Jescel May Esteban, Performer - Jescel May started her theater experience in 1996 when she joined the cast of “Noli Me Tangere, The Musical” staged by Tanghalang Pilipino (Cultural Center of the Philippines). Jescel May also performed in other Tanghalang Pilipino productions: Ryan Cayabyab’s Musical, “El Filibusterismo” and “Ilustrado … Ang buhay ni Rizal,” “Aguinaldo, 1898,” arranged by Jessie Lucas all directed by Nonon Padilla and the Sarsuwela “Walang Sugat” directed by Dennis Faustino. In 1998, she played the Lead role of Dalisay in the musical “Kalinangan” (Philippine History) produced by the University of Regina Carmeli staged at Philippine International Convention Center (PICC) and also internationally at Brisbane and Sydney Australia. Her love for theater and arts continued when she moved in San Diego. She worked with Teatro Pilipino in restaging Ryan Cayabyab’s “Noli Me Tangere, The Musical” on 2015 (Aratani Theater, Los Angeles) and 2016 (Cerritos Performing Arts, Cerritos) where she portrayed the role of “Sisa.” Jescel May treasures the opportunity of becoming a part of inspired group of artists who brings culture and arts to thousands of her countrymen in the provinces and far flung areas in the Philippines as well as abroad. “Doc May” as she is fondly called, finished her education as a Doctor of Medicine and Medical Technologist at University of Santo Tomas, Manila, Philippines. She is currently working as a Registered Environmental Health Specialist, County of San Diego.
Jescel May is very grateful for the support and understanding of her loving husband Jonathan, daughters Jomaiah and Jenamae, mother Cely and mother-in-law Enoy.


Bernard Ellorin received his PhD in Ethnomusicology from the University of Hawai‘i at Manoa. Since the age of 10 Ellorin has been involved with the San Diego-based Samahan Filipino American Performing Arts & Education Center as a rondalla string band and kulintang gong chime ensemble musician. Being active in Samahan was essential to his family’s resolve to always be aware of our cultural heritage. His research interest is on traditional ensemble music from the northern and southern Philippines. He has been educating both Filipino American communities and non-Filipino American communities about Philippine music in academic settings for various institutions and community-based non-profit organizations. 

Dr. Judy Patacsil is a tenured Professor and licensed psychotherapist. She is Coordinator of Mental Health Services at San Diego Miramar College and also teaches Filipino Studies. As the lead author for the Arcadia published book Filipinos in San Diego, Judy has focused her writing on the Filipino American experience. She’s the current national President of the Filipino American National Historical Society (FANHS) and past President of FANHS San Diego. She is the proud daughter of her WWII Veteran father and her mother who immigrated as a War Bride; proud mother of her son, Michael; and proud partner to her husband, Herb.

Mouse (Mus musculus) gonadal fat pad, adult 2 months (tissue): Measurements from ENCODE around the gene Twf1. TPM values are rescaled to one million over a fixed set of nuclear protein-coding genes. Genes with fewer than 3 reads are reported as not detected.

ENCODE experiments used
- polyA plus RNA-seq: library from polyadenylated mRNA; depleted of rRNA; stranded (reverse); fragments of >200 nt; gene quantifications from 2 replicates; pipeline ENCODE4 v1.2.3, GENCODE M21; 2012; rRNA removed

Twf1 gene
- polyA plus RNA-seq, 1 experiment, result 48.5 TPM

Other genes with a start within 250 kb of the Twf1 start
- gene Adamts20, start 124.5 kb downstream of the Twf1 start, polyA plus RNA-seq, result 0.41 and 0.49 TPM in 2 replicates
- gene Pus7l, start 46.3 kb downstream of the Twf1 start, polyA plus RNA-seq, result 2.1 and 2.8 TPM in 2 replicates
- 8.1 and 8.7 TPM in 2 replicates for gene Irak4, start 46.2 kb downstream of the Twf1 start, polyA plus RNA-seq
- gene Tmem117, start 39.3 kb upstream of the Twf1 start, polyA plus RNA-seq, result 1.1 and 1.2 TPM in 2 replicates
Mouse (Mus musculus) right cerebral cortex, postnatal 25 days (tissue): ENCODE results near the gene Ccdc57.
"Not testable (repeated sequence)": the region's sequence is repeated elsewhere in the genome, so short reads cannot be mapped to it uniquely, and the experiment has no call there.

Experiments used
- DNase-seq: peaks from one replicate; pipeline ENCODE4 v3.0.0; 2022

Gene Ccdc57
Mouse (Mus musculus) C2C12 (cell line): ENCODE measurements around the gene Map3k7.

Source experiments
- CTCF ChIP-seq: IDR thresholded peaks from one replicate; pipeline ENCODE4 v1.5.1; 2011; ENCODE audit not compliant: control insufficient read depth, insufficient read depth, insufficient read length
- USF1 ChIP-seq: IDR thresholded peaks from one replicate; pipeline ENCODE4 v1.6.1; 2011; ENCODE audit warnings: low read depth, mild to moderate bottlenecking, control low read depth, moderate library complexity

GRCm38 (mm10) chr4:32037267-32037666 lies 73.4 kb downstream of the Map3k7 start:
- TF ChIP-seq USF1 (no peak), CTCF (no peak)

Lily Ann B. Villaraza was raised in San Diego, and is a proud graduate of Bell Jr. High and Morse High school’s Filipino language programs. She is currently completing her PhD in history at Northern Illinois University with a specialization in Southeast Asian and Philippine history. Lily Ann is also former lead coordinator of FilAmFest (2007, 2008); former spoken word artist and open mic organizer (WORDsilog 2003-2005); PAYO advisor; and language and education advocate. She currently serves as the chair of the Philippine Studies Department of the City College of San Francisco.


The mission of the Filipino American National Historical Society (FANHS) shall be to promote understanding, education, enlightenment, appreciation, and enrichment through the identification, gathering, preservation, and dissemination of the history and culture of Filipino Americans in the United States. FANHS is the organization responsible for declaring October as Filipino American History Month because of the documentation of Filipinos in what is now the continental United States, dating back to October 1587. FANHS celebrates and commemorates 430 years of Filipino American History this year.

Audie J. de Castro is the Honorary Consul of the Republic of the Philippines.   He is the official representative of the Philippine government in San Diego County, where over 200,000 Filipinos and Filipino Americans reside.   His office is responsible for promoting diplomacy, trade, and tourism between the two countries, providing consular services, protecting Filipino nationals, and promoting the interests of the Filipino American community.   Honorary Consul de Castro was sworn into office in 2014 at Malacanang Palace in the capital city of Manila.

This project was made possible with support from California Humanities, a
non-profit partner of the National Endowment for the Humanities. Visit www.calhum.org.


Lyceum Info.